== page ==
What Manhood Means to Me
Editor’s Note: According to the UNODC 2016 Global Report on Trafficking in Persons, female victims of trafficking account for 71% of the overall victim population. In addition, traffickers are overwhelmingly men. A number of scholars and activists in the anti-trafficking community relate trafficking and gender-based violence. This article highlights the perils of toxic masculinity and how it contributes to violence against women.
As an educator, activist, author and co-founder of A CALL TO MEN, I spend most of my time – and have spent most of my adult life – thinking about and talking about what it means to be a man. There are some wonderful aspects of being a man, like the pride we take in working hard, being providers, loving husbands, partners and fathers. But there are other aspects of manhood that can be damaging.
Men’s violence against women is the leading cause of injury to women in this country. The Centers for Disease Control reports that almost a quarter of heterosexual American women have experienced some form of severe physical violence from their male intimate partners. The risk starts early and crosses all socioeconomic boundaries. A Bureau of Justice study found that one in four female seniors had experienced sexual assault during college.
The overwhelming majority of men in this country don’t perpetrate violence against women. So why is violence against women at epidemic levels and how does that violence shape what it means to be a man today?
Our society’s rigid definitions of manhood – definitions that have been passed down from one generation of men to the next – provide the fertile ground where violence can take root and flourish. Research by the World Health Organization shows that men and boys who adhere to rigid, traditional notions of gender roles and masculinity are more likely to report having used violence against a partner.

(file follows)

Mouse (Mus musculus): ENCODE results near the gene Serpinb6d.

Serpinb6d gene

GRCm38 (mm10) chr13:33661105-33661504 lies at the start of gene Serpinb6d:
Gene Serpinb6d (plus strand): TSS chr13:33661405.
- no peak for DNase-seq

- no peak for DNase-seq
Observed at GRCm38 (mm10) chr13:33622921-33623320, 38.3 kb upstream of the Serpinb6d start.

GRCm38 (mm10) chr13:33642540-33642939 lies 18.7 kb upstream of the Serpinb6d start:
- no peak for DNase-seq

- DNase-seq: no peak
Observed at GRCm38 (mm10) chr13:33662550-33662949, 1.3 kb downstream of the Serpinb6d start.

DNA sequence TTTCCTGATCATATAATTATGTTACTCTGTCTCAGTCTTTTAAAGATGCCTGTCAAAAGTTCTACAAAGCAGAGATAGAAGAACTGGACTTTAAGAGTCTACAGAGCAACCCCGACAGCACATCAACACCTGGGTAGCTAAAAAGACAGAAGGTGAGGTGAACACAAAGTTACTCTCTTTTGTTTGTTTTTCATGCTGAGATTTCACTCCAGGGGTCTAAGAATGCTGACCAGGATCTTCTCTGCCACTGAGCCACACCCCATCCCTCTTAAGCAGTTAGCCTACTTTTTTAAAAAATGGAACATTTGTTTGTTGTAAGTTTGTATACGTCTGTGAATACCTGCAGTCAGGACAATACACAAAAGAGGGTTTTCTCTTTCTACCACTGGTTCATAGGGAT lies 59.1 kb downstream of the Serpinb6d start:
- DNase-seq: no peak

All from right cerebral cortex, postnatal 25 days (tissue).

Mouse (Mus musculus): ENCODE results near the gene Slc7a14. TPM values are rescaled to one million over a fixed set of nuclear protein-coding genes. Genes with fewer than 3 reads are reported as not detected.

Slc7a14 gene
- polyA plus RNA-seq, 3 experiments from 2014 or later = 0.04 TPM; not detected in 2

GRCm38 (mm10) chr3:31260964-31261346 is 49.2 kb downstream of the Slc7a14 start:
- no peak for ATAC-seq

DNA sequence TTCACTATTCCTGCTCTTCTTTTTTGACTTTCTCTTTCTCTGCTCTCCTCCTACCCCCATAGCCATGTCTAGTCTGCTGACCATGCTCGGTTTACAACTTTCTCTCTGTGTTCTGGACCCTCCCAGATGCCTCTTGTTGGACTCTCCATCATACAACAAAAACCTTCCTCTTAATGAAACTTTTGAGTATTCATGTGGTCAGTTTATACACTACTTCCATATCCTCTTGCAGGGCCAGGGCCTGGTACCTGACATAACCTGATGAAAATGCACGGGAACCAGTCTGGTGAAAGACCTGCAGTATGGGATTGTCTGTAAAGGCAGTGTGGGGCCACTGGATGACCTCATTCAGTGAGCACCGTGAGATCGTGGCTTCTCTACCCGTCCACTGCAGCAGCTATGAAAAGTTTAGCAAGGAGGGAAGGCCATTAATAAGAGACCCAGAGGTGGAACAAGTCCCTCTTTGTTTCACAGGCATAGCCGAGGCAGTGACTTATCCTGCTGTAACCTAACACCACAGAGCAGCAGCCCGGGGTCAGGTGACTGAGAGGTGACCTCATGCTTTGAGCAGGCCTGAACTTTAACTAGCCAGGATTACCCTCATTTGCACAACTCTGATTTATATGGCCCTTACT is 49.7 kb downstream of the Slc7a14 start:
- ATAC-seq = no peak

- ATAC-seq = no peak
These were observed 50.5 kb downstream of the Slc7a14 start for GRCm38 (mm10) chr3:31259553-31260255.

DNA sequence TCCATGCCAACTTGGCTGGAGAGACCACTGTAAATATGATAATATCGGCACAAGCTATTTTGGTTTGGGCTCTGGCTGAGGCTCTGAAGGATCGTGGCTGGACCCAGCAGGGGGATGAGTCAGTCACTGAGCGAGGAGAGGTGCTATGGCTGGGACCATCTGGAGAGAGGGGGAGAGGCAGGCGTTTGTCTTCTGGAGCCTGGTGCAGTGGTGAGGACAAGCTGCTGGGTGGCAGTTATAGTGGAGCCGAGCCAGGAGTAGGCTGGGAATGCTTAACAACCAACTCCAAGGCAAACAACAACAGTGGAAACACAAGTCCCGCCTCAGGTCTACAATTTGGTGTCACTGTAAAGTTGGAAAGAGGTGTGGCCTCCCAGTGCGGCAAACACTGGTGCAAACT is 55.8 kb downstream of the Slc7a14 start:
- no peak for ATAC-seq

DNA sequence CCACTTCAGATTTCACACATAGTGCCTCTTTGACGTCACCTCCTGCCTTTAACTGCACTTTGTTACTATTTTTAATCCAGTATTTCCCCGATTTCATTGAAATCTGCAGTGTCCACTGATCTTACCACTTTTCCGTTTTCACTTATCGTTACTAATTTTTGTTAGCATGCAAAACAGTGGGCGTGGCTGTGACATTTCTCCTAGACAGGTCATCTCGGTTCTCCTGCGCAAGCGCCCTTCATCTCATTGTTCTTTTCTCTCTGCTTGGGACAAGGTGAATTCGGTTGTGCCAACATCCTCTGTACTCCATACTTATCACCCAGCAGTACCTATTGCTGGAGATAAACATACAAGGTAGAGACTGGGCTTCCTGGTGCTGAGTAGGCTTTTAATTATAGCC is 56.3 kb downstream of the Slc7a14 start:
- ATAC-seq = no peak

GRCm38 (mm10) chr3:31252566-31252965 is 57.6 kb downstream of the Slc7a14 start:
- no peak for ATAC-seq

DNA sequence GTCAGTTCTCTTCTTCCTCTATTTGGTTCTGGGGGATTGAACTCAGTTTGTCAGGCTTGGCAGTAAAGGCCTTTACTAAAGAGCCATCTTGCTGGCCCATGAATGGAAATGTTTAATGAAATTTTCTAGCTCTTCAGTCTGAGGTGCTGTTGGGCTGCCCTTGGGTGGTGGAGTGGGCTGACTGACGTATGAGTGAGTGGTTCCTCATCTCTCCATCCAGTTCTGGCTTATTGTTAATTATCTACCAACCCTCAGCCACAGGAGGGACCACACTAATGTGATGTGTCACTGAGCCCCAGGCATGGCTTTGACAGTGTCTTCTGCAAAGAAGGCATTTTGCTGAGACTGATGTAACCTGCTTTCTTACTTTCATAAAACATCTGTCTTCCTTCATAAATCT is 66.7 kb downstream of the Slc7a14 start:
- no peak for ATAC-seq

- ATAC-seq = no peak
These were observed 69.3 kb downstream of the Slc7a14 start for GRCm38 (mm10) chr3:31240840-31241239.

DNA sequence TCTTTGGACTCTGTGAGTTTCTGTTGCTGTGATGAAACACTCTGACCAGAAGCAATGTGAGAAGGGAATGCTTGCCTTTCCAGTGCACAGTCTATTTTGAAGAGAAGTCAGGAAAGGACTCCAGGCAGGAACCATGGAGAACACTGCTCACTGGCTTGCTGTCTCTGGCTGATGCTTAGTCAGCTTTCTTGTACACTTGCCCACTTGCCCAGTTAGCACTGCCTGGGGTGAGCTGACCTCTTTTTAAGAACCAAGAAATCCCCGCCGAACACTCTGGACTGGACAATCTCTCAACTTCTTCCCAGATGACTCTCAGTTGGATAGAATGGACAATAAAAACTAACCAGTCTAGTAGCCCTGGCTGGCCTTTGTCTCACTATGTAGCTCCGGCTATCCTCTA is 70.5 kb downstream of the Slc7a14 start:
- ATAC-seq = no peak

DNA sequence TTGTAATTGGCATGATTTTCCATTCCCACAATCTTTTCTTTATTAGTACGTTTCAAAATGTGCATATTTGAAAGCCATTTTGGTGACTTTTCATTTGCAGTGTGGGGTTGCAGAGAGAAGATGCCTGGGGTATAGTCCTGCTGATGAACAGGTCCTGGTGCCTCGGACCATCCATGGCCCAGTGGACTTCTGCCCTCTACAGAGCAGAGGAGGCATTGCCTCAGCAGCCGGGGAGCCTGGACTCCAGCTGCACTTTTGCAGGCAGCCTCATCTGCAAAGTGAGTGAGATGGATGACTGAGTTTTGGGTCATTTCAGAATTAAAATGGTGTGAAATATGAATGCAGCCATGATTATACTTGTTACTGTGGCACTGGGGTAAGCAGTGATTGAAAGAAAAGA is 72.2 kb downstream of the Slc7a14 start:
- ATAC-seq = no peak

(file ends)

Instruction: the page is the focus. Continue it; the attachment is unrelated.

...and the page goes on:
Far too often, we men and boys define ourselves by devaluing women and girls. I once asked a 12-year-old boy, a football player, “What would happen if the coach said to you, in front of all your teammates that you were playing like a girl?” I expected him to say he’d be mad, sad or angry but instead he said, “It would destroy me!” I thought, “Oh, my God. If it would destroy him to be told he was playing like a girl, then what are we teaching him about girls?”
We are teaching him that he must fit in the Man Box. In the Man Box, men are taught to be dominating, so women must be submissive. Men are strong, so therefore women are vulnerable and weak. Men are superior, so women are inferior. Men are in charge, which means women are not.
In reality, sexism and inequality not only hurt women, but imprison men. We are held hostage to the norms of the Man Box and it has a profound impact on men’s health and emotional wellbeing. When boys are told not to cry or feel, there are long-term lasting negative effects on their health and relationships. Research by the Harvard School of Public Health found that those who suppress their emotions are one-third more likely to die prematurely than people who regularly express what they are feeling. Issues of rage, anxiety, depression and unhealthy coping mechanisms can manifest. According to the Centers for Disease Control, the suicide rate is four times higher in men than in women.
Rejecting rigid notions of masculinity and embracing and promoting a healthy, respectful manhood prevents violence against women, sexual assault, sexual harassment, bullying and many other social ills.
At A CALL TO MEN, we ask men to embrace and promote the Principles of Healthy, Respectful Manhood. This is the work that’s in front of us as men. For the women we love and care about, for our communities, for the betterment of humanity, but also for ourselves.
Tony Porter is an author, educator, activist. He is the Co-Founder of A CALL TO MEN.